Our living planet: Earth's 'carbon dioxide breathing' seen from space

Sep 04, 2013
Time series of atmospheric carbon dioxide over the northern hemisphere retrieved from the Sciamachy instrument on Envisat and the TANSO instrument on Japan’s GOSAT.  While carbon dioxide increases over the ten-year period, it experiences annual fluctuations caused by vegetation’s absorption and release of the gas due to photosynthesis and respiration. The different colours represent different methods of extracting carbon dioxide measurements from the measured spectra of reflected solar radiation. Credit: University Bremen/ESA

(Phys.org) —Ten years of satellite observations of greenhouse gases reveal that carbon dioxide in our atmosphere continues to increase despite international efforts to reduce carbon emissions. Satellites also show that recent methane increases are likely due to manmade emissions.

Atmospheric carbon dioxide and methane are the two most important manmade responsible for global warming.

Measurements from ESA's Envisat mission and Japan's Greenhouse gases Observing Satellite, GOSAT, show that carbon dioxide increased by about 0.5% every year between 2003 and 2013. After years of stability, methane began increasing by 0.3–0.5% per year from 2007 on.

The main reason for the increase in carbon dioxide over the last ten years is emissions from , such as coal, oil and gas.

For methane the reason is less clear, but is most likely due to increasing manmade emissions, combined with natural variations caused by wetland emissions and biomass burning.

In addition to the increase in greenhouse gases, the satellites also show many other features such as the gases' detailed geographical pattern and fluctuations with time.

For carbon dioxide, seasonal fluctuations are the largest, caused by variations in the of vegetation. The observed 'breathing' is largest in northern mid to . This is expected since there the carbon exchange between the atmosphere and vegetation is particularly large, with forests sequestering carbon during the summer ('inhaling'), part of which is released during winter ('exhaling').

Animation of atmospheric methane from the Sciamachy instrument on Envisat (2002–12) and the TANSO instrument on Japan’s GOSAT (2009–12). Over time, methane levels gradually increase from shades of blue and green (representing lower levels) to shades of yellow and red (higher levels). Methane is expressed in parts per billion (ppb). Credit: University Bremen/ESA

"Some carbon dioxide models tend to underestimate the strength of the 'breathing', but we have to investigate this further using different models and methods," said Dr Michael Buchwitz from Germany's University of Bremen.

Dr Buchwitz is the Science Leader of the GHG-CCI project under ESA's Climate Change Initiative.

"The goal of the GHG-CCI project is to generate high-quality global distributions of and methane, yielding improved information about the regional sources and sinks of these two important climate relevant gases. This is needed to improve climate predictions," he said.

Although the satellite maps reveal regions where methane levels are particularly high, quantifying emissions requires sophisticated model-based methods because atmospheric transport – like wind – needs to be taken into consideration.

Animation of atmospheric carbon dioxide from the Sciamachy instrument on Envisat (2002–12) and the TANSO instrument on Japan’s GOSAT (2009–12). Over time, carbon dioxide levels gradually increase from shades of blue (representing lower levels) to shades of red (higher levels). Carbon dioxide is expressed in parts per million (ppm). Credit: University Bremen/ESA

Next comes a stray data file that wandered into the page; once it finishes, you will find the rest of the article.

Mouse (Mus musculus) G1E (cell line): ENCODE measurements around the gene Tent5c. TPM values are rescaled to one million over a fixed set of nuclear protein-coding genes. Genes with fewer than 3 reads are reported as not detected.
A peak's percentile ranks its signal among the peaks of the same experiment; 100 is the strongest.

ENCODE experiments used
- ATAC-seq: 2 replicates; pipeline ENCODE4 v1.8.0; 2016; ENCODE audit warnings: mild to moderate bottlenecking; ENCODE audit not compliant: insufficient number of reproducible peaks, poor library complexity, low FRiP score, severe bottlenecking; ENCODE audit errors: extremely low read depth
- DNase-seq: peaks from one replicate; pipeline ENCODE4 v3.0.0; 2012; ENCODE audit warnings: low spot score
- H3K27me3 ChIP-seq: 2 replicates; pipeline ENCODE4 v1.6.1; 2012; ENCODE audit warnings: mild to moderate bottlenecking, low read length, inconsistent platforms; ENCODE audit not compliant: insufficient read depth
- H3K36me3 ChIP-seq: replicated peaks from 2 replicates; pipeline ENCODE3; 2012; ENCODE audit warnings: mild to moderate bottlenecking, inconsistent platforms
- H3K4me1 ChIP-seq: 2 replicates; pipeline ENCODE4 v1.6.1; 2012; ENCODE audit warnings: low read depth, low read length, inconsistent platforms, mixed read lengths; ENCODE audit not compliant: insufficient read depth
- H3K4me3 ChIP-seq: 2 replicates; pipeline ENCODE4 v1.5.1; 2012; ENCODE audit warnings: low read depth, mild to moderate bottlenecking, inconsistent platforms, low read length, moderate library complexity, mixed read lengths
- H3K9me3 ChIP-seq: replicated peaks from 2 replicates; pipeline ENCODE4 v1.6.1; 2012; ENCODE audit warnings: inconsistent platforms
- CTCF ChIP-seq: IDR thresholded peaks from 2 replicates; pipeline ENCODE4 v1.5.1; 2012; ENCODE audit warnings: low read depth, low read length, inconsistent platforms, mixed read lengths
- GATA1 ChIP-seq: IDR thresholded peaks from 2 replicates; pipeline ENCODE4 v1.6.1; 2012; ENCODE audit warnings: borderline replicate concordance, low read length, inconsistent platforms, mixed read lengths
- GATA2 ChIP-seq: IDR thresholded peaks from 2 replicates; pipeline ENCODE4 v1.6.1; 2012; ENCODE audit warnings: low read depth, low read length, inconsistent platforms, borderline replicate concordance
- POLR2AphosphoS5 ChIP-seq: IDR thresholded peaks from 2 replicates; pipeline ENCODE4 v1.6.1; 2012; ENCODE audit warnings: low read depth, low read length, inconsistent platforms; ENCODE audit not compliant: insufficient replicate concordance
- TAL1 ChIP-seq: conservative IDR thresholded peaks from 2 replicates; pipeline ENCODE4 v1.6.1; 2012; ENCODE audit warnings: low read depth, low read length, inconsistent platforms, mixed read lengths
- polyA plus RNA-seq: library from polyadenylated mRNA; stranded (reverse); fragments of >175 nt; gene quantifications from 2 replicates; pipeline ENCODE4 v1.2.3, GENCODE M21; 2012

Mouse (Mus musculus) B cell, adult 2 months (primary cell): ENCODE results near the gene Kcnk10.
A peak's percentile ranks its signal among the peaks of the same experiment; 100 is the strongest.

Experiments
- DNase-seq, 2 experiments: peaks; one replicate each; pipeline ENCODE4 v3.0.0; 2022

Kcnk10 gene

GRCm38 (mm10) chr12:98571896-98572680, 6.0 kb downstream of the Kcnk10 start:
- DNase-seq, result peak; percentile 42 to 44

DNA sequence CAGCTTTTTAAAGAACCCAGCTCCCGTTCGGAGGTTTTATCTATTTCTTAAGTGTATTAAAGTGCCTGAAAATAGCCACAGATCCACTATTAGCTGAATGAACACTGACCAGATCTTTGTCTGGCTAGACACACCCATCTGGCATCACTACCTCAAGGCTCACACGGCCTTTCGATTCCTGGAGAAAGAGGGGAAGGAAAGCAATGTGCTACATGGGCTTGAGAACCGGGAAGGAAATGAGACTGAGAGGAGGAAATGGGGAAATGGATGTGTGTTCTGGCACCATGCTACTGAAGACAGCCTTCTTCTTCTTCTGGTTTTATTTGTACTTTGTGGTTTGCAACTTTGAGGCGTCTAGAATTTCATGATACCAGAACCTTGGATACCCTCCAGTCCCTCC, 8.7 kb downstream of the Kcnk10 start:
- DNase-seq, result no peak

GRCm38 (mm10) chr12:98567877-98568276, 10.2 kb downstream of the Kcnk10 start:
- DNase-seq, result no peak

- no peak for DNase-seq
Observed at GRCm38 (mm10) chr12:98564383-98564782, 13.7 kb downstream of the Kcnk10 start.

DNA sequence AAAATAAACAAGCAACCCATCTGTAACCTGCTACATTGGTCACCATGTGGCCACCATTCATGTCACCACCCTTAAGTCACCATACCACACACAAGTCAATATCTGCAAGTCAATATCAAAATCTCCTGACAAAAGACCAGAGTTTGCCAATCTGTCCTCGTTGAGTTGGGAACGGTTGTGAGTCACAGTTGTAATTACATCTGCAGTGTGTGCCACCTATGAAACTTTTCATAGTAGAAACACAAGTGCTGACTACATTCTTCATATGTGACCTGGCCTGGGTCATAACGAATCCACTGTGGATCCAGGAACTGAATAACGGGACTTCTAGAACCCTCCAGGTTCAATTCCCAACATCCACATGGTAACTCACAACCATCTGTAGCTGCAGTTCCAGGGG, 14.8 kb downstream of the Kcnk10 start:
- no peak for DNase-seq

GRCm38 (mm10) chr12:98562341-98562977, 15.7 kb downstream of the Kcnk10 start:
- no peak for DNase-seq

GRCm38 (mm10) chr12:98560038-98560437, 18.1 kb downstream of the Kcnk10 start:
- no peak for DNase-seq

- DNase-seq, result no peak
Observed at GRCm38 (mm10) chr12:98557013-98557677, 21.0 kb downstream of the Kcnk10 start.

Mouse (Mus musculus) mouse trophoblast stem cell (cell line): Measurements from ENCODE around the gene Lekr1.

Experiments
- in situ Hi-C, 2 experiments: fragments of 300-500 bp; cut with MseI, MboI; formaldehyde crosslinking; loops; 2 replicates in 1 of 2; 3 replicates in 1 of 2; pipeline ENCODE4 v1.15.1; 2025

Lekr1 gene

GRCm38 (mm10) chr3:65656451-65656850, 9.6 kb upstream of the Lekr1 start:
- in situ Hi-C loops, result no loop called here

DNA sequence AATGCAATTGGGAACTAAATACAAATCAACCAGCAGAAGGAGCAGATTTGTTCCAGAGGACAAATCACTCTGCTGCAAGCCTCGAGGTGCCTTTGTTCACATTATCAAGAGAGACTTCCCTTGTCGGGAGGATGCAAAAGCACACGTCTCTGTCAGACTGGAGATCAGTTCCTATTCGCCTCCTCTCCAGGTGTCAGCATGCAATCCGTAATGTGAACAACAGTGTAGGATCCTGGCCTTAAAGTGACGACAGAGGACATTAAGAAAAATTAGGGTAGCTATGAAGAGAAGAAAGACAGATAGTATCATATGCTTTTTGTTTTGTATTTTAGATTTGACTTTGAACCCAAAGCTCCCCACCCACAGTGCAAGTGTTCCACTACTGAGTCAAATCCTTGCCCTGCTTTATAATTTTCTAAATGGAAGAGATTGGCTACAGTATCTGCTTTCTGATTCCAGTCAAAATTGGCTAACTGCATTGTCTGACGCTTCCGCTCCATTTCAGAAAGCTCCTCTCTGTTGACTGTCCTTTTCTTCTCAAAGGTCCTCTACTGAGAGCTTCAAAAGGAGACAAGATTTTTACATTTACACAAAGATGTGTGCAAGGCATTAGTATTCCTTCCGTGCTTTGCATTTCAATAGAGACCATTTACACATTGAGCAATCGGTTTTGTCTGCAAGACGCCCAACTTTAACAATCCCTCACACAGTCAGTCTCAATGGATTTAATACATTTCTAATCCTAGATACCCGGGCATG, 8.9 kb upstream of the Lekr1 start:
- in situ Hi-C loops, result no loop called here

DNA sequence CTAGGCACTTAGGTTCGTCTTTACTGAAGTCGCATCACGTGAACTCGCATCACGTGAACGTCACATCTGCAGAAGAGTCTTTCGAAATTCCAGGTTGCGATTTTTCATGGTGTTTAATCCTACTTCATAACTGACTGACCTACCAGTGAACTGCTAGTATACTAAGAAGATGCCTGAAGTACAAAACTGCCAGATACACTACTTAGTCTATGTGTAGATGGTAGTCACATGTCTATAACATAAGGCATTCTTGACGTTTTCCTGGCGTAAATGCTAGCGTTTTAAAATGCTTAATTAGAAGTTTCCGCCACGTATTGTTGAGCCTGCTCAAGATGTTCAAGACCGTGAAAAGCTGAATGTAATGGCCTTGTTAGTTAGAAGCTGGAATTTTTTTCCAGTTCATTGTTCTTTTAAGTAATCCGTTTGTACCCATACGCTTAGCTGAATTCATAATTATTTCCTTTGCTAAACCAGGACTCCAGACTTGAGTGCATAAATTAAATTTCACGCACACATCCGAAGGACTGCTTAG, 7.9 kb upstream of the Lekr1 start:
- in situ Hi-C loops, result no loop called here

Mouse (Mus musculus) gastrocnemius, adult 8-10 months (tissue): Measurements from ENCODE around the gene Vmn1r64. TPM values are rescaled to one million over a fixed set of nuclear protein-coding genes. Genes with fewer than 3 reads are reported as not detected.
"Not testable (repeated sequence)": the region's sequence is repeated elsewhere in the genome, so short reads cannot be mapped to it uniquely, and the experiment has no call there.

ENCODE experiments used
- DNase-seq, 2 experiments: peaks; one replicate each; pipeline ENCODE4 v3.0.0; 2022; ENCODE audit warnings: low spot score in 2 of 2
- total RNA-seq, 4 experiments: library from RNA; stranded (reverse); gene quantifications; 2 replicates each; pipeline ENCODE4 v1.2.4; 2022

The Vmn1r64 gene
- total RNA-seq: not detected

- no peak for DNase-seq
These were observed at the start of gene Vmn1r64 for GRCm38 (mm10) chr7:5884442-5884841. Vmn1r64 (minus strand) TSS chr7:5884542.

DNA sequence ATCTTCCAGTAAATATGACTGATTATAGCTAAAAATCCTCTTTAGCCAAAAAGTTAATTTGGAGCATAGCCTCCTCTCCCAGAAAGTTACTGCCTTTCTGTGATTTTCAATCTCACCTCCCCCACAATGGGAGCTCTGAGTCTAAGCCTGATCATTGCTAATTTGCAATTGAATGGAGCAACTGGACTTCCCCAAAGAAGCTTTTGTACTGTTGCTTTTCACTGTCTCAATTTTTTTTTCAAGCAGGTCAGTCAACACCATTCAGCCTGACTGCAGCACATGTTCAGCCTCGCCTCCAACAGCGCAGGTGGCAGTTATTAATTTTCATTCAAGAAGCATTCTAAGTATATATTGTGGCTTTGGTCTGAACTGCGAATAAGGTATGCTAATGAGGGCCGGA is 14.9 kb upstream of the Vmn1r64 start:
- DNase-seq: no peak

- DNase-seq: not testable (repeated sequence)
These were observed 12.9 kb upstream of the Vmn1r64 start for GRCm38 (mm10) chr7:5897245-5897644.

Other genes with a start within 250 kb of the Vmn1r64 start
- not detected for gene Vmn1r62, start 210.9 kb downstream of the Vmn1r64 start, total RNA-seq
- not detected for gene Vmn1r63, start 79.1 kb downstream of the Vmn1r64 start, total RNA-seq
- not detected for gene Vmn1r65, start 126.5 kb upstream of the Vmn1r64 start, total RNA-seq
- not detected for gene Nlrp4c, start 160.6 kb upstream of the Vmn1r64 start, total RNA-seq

"The satellite data enable us to obtain detailed spatial patterns of methane emissions globally, which cannot be derived from the sparse surface observations, although these measurements are much more accurate," said Dr Peter Bergamaschi, a scientist from the European Commission's Joint Research Centre in Ispra, Italy.

Understanding both the natural and manmade influences on atmospheric gases is the key scientific challenge.

"Continuity is a key requirement in this area, and I hope that the possible carbon dioxide data gap between GOSAT and the candidate CarbonSat mission can be closed by NASA's OCO-2 mission and the planned GOSAT-2," said Dr Buchwitz.

The latest results from all projects under ESA's Climate Change Initiative will be presented at next week's Living Planet Symposium.

Explore further: Beetles modify emissions of greenhouse gases from cow pats

More information: www.livingplanet2013.org/

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Benni
1.4 / 5 (10) Sep 04, 2013
For methane the reason is less clear, but is most likely due to increasing manmade emissions, combined with natural variations caused by wetland emissions and biomass burning.


Copied above from the article: However, natural gas is mostly methane. We consume methane to create CO2. How then are manmade emissions creating methane?
antialias_physorg
5 / 5 (3) Sep 04, 2013
- Combustion is never 100% effective. You always emit some of the 'raw' fuel in the end.

- Any methane production will not be 100% airtight (whether from biological material or pumped fom wells).

- Fracking does seem to relase a large amount of formerly trapped methane via alternate routes (the infamous burning water taps).

- Large cow herds (which are arguably man-made) produce a lot of methane.

- Another possible source could be the ocean-bottom methane hydrate that is starting to melt due to the warming of the oceans. (If that is so then it would constitute a buffer system that could account for the current lag in temperature increase...and would constitute an enormous problem because this is something that we cannot fix, as the scope of this would be way, way, WAY beyond our capabilities to influence)